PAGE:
In the next month and a half, Cambridge-based nuTonomy will begin running self-driving cars in the Raymond L. Flynn Marine Park in South Boston.
(TNS) -- Self-driving cars will be hitting Boston streets before the end of the year, under a deal between City Hall and a Cambridge startup to test autonomous vehicles in a small — but public — part of the city.
In the next month and a half, Cambridge-based nuTonomy will begin running self-driving cars in the Raymond L. Flynn Marine Park in South Boston, the company and Boston officials said.
“Boston is ready to lead the charge on self-driving vehicles, and as mayor of Boston, I am committed to ensuring autonomous vehicles will benefit Boston’s residents,” Mayor Martin J. Walsh said.
The Marine Park is a 191-acre complex on the waterfront that includes industrial businesses such as seafood warehouses, but also a growing number of high-tech companies. The area includes many bicyclists and is served by the Silver Line, both of which will be challenges to self-driving cars on top of Boston’s innate confusing streets and unpredictable weather.
“We’re trying to convince ourselves that we can drive autonomously in a safe manner from any two points,” said Karl Iagnemma, chief executive of nuTonomy. “Boston is a great test environment because it really exposes you to the reality of driving in the U.S. It has all the things we’re going to have to be able to successfully cope with.”
NuTonomy plans to drive one modified Renault Zoe around the complex, testing its software to automatically start, stop and steer. The company may add more cars later.
In an agreement signed by nuTonomy, the city and state, the cars must have a trained driver behind the wheel — ready to take over in case of emergency — and be inspected by state officials. NuTonomy must also fill out a formal application and be cleared by the state Department of Transportation before it can begin testing. The state will review nuTonomy’s safety record, experience, insurance and testing proposal before issuing any approval.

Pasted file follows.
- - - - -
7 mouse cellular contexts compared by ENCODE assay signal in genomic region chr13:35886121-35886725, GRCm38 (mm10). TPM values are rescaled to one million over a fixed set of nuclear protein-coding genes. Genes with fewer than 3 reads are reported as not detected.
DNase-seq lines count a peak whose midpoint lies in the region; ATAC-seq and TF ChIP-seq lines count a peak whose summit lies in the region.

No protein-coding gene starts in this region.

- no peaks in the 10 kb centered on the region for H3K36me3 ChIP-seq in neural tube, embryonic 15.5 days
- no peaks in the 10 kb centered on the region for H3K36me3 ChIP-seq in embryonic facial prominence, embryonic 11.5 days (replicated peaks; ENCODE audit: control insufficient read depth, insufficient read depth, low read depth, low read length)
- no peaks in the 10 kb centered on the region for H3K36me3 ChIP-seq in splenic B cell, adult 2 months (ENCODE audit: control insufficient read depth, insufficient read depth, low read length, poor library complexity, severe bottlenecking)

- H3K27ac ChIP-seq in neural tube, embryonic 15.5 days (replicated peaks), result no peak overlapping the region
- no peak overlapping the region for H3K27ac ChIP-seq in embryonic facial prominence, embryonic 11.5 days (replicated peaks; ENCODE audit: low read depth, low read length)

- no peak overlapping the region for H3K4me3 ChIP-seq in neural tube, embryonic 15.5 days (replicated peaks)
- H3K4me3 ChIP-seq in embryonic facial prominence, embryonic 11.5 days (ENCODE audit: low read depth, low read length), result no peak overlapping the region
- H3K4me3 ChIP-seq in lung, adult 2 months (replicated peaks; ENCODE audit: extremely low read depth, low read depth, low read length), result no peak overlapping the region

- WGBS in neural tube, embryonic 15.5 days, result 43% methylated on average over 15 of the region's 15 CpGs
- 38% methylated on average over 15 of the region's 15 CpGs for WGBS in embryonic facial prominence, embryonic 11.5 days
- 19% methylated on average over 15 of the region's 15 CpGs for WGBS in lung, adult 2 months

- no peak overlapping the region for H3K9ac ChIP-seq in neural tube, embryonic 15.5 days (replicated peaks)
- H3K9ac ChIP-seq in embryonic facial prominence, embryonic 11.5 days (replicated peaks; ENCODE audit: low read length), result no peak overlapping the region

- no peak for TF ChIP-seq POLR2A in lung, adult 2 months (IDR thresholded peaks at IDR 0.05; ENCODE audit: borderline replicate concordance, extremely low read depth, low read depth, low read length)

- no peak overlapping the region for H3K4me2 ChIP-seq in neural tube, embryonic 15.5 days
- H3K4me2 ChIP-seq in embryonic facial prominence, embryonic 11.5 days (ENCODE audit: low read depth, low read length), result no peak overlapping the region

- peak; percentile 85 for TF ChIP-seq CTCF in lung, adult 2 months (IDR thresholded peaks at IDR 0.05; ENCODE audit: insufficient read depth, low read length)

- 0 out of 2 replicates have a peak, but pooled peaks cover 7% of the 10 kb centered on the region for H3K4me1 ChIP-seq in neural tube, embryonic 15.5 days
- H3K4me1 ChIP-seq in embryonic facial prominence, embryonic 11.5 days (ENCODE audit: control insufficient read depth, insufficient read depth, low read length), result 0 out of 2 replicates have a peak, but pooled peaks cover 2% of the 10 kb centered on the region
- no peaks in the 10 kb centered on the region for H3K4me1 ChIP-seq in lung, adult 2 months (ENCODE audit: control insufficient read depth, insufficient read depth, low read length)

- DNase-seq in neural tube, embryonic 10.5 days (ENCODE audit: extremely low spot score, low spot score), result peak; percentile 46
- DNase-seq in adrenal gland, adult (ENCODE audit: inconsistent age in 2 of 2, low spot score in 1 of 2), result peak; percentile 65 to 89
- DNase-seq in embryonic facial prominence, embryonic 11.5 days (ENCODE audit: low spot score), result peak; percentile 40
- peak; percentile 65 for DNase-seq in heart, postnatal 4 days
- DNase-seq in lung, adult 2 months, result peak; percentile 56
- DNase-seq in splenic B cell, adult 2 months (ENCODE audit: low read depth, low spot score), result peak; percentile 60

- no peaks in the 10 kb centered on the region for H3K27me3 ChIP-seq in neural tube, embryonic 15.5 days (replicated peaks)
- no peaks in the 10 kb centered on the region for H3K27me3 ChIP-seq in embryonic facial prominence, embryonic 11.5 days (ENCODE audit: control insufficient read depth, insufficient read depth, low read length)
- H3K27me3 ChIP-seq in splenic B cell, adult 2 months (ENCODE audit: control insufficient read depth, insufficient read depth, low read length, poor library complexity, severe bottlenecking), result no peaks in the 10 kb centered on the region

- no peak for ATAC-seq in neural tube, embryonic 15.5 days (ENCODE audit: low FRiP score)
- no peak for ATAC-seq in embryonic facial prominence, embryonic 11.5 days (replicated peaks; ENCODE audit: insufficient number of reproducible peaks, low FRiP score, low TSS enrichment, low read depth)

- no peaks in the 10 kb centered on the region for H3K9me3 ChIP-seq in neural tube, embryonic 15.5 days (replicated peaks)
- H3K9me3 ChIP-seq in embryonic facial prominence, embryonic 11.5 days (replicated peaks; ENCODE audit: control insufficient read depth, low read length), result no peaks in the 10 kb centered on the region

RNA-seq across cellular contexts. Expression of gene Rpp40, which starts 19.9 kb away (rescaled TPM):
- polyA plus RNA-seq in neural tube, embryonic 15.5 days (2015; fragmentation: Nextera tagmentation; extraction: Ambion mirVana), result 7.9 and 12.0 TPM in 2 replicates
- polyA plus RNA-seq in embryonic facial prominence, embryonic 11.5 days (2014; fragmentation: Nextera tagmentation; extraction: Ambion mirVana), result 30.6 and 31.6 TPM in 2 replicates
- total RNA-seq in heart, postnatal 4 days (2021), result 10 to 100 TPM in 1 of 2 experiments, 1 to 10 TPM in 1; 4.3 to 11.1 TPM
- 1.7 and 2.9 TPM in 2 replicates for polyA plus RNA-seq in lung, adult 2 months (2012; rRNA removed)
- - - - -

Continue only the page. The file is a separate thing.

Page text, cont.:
But while nuTonomy waits for the official go-ahead, it has already started the mapping and data collection process, a necessary step so software in self-driving cars knows what the streets look like.
Across the state, other companies are working on their own tests — but none on public streets yet. Toyota has been mapping Cambridge streets, while startup Optimus Ride has been testing on private property in and out of Boston. The state has also converted part of Devens into a self-driving car test facility.
Kris Carter, co-chairman of Boston’s Office of New Urban Mechanics, said as nuTonomy successfully tests its vehicles, the company will be allowed to operate in more difficult weather conditions and eventually in other parts of the city.
NuTonomy is based in Cambridge and is based on research from Massachusetts Institute of Technology, but has been running tests in Singapore for months as a taxi service. In October, a nuTonomy car was involved in a minor crash there with no injuries, and briefly suspended its service. Uber is also running self-driving cars in Pittsburgh.
City Hall sees self-driving cars as a step toward reducing emissions and cutting down on traffic fatalities.
“Autonomous vehicles are as close to a silver bullet as we’ve seen,” Carter said. “This is the first partner, there will likely be more, this is just the beginning of the future of transportation.”
©2016 the Boston Herald. Distributed by Tribune Content Agency, LLC.